Two weeks ago I found myself in a car not registered in my name with $61,500 in the trunk. I whipped through the winding roads of Custer, Fremont, Chaffee, and Park counties of Colorado with my Ray-Bans on singing along to, “Take the Money and Run” by the Steve Miller Band.
Now is probably the time to tell you that the car was a rental; the $61,500 was in the form of grant checks; the sunglasses are Ray-Ban knock-offs; and this storyline, which sounds like it was ripped from the nightly news and every kids’ cops and robbers dream, is actually one of the greatest parts of my job as a Fellow at El Pomar Foundation.
Through El Pomar’s Regional Partnerships program, I have had the opportunity to work with the Central Peaks Regional Council. This council of community leaders from Custer, Chaffee, Fremont, and Park counties provides El Pomar Foundation with firsthand information about the needs in these communities. Additionally, each year, this Council can provide up to $200,000 in grant recommendations to the trustees of El Pomar.
Currently, due to the economic downturn, El Pomar Foundation is distributing $1,000,000 through its Colorado Assistance Fund (CAF) to more than 150 health and human service organizations in Colorado, including 12 that were recommended by the Central Peaks Regional Council. This is the fifth year El Pomar has provided CAF funding.
That is why I recently found myself in that car with El Pomar’s Lisa Carlson, traveling for two days through the Central Peaks Region to distribute CAF V grants. We wanted to say thank you to the nonprofits firsthand and get a better feel for their day-to-day experiences.
As Lisa and I passed through the rural towns of Canon City, Westcliffe, Salida, Hartsel, Fairplay, and Harris Park, we observed the true impact of the economic crisis. At some of these organizations, the need for food, shelter and clothing has doubled or even tripled within the last year. Witnessing the hardships of the people that passed through the doors of these nonprofits was heartbreaking; single mothers, unemployed fathers, young children, and the elderly. However, that feeling of helplessness was soon replaced by optimism. At every stop, we met inspiring nonprofit leaders.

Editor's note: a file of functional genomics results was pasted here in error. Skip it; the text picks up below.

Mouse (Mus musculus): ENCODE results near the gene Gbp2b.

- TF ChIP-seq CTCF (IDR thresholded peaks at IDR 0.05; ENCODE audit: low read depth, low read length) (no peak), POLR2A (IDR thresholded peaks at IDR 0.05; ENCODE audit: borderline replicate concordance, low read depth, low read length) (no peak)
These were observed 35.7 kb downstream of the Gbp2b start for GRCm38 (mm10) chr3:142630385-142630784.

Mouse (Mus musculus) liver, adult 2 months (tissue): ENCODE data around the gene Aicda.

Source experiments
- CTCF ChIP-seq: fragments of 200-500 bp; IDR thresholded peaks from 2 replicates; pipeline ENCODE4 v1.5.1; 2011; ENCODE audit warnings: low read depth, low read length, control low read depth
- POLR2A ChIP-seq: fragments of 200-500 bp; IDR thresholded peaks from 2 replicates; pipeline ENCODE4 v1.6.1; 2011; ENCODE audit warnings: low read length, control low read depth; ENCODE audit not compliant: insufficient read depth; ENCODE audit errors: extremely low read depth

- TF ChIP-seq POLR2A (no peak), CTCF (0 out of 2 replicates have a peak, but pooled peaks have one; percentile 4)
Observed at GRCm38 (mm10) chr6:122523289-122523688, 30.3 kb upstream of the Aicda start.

I was struck by the passion from people like Bonnie McDonald, the executive director of New Caring and Sharing in Salida, and Dr. Jon Wallestad, the president of Hope Evangelical Lutheran Church in Westcliffe. Community support and long, tiring hours of volunteer work at these organizations have guaranteed that no one will go hungry, sleep in the cold, or lack sufficient clothing in these communities. I personally have never witnessed such a commitment to the concept community responsibility.
As I turn on my evening news tonight and look at all of the turmoil that seems to engulf the world, I will see the faces of the people who need help and hear the voices of those we met offering a hand.
Colorado Assistance Fund V grant recipients in the Central Peaks Region of Colorado include: Manna House $3,000 (Fremont County); Loaves and Fishes $7,500 (Fremont County); the Upper Arkansas Area Council of Governments$15,000 (Fremont County); Chafee County Department of Health and Human Services $5,000 (Chaffee County); New Caring and Sharing $2,000 (Chaffee County); Society of First Presbyterian Church of Salida $7,500 (Chaffee County); Hope Evangelical Lutheran Church $5,000 (Custer County); A Hand-Up, Not A Handout $2,000 (Park County); South Park Food Bank $3,000 (Park County); Rocky Mountain Rural Health $5,000 (Park County); Park County Department of Human Services $5,000 (Park County); and Harris Park Bible Church $1,500 (Park County). In the Central Peaks Region of Colorado, nonprofits have received a combined total of $246,500 from CAF I-V.